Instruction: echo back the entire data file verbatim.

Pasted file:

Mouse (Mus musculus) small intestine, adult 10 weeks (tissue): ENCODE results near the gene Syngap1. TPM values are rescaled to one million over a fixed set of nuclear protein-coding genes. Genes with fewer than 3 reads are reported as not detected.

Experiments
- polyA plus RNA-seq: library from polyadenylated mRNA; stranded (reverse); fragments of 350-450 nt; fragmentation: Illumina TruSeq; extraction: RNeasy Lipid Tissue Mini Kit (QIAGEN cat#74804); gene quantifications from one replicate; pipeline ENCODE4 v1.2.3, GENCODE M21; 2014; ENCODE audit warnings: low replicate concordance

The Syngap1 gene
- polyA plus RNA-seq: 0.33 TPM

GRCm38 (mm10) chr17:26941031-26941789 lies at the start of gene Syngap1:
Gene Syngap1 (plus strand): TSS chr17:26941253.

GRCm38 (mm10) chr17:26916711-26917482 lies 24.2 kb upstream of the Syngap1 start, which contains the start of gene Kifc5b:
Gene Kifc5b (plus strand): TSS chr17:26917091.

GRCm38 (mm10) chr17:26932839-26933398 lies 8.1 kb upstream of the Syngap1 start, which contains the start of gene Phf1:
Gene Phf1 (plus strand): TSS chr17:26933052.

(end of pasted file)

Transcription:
Mouse (Mus musculus) small intestine, adult 10 weeks (tissue): ENCODE results near the gene Syngap1. TPM values are rescaled to one million over a fixed set of nuclear protein-coding genes. Genes with fewer than 3 reads are reported as not detected.

Experiments
- polyA plus RNA-seq: library from polyadenylated mRNA; stranded (reverse); fragments of 350-450 nt; fragmentation: Illumina TruSeq; extraction: RNeasy Lipid Tissue Mini Kit (QIAGEN cat#74804); gene quantifications from one replicate; pipeline ENCODE4 v1.2.3, GENCODE M21; 2014; ENCODE audit warnings: low replicate concordance

The Syngap1 gene
- polyA plus RNA-seq: 0.33 TPM

GRCm38 (mm10) chr17:26941031-26941789 lies at the start of gene Syngap1:
Gene Syngap1 (plus strand): TSS chr17:26941253.

GRCm38 (mm10) chr17:26916711-26917482 lies 24.2 kb upstream of the Syngap1 start, which contains the start of gene Kifc5b:
Gene Kifc5b (plus strand): TSS chr17:26917091.

GRCm38 (mm10) chr17:26932839-26933398 lies 8.1 kb upstream of the Syngap1 start, which contains the start of gene Phf1:
Gene Phf1 (plus strand): TSS chr17:26933052.